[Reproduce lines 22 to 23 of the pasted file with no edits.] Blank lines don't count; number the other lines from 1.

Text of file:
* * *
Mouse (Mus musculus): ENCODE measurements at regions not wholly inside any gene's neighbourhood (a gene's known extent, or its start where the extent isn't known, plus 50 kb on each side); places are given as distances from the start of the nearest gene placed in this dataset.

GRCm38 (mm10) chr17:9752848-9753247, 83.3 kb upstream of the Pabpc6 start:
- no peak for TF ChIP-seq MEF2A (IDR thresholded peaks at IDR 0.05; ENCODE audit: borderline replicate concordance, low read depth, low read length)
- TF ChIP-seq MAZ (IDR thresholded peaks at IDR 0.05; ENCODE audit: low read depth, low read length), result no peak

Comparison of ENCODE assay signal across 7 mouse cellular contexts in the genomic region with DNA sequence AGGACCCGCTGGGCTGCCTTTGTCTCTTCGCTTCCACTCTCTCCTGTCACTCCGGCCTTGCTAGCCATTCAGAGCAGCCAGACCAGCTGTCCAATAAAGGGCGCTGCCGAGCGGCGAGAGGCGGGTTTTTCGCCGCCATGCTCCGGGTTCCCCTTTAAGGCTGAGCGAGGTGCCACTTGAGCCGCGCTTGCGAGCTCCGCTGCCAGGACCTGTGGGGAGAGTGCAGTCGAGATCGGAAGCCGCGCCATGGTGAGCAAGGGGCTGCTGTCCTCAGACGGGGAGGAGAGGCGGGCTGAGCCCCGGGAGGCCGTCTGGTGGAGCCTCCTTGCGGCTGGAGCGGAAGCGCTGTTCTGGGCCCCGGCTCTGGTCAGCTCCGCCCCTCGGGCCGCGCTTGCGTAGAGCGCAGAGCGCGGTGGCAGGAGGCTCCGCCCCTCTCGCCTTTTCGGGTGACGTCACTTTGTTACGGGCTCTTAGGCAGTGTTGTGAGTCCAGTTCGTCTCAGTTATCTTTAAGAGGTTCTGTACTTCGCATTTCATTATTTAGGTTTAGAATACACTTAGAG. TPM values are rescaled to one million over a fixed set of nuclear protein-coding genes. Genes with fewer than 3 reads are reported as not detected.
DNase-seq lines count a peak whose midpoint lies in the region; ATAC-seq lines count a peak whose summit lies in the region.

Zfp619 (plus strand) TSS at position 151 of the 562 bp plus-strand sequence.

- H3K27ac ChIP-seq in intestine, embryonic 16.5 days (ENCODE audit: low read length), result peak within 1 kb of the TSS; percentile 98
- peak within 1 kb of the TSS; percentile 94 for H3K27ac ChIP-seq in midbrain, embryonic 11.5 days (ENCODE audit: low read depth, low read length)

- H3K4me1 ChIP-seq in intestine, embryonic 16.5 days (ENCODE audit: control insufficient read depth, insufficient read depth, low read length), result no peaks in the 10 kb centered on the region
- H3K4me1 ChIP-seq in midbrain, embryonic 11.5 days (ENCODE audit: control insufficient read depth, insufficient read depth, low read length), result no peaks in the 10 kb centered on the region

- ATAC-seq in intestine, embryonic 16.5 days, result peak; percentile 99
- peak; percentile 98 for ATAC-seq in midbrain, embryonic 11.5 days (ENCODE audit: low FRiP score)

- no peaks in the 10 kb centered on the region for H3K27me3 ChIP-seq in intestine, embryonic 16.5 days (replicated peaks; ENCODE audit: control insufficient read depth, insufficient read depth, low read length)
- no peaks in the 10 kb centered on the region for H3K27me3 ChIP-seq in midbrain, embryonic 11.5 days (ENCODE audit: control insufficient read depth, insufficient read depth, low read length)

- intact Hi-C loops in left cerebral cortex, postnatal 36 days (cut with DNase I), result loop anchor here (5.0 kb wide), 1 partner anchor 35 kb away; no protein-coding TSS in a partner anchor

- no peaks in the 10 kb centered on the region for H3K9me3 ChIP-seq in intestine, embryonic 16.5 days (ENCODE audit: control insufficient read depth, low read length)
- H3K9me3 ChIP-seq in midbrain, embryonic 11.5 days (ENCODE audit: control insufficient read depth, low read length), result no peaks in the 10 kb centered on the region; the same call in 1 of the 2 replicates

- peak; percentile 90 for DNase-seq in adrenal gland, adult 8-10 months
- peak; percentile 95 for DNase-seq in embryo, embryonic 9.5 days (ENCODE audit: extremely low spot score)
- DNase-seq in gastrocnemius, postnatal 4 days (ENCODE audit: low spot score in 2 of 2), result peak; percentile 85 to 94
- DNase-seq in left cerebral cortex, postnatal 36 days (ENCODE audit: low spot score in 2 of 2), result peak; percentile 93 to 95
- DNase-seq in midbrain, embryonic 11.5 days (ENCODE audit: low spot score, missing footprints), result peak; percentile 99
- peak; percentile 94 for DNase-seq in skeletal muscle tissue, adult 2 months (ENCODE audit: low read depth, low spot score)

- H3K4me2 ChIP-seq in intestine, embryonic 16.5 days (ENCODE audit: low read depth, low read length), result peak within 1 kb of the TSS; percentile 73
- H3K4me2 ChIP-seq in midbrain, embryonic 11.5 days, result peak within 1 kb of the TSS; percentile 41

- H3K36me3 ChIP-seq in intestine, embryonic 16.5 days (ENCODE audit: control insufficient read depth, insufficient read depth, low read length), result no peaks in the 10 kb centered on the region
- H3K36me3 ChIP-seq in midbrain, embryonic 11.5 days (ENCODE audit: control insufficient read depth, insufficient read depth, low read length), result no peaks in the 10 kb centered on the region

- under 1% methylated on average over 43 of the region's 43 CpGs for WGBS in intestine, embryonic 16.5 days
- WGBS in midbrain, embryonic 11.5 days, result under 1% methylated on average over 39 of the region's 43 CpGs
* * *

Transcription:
- DNase-seq in left cerebral cortex, postnatal 36 days (ENCODE audit: low spot score in 2 of 2), result peak; percentile 93 to 95
- DNase-seq in midbrain, embryonic 11.5 days (ENCODE audit: low spot score, missing footprints), result peak; percentile 99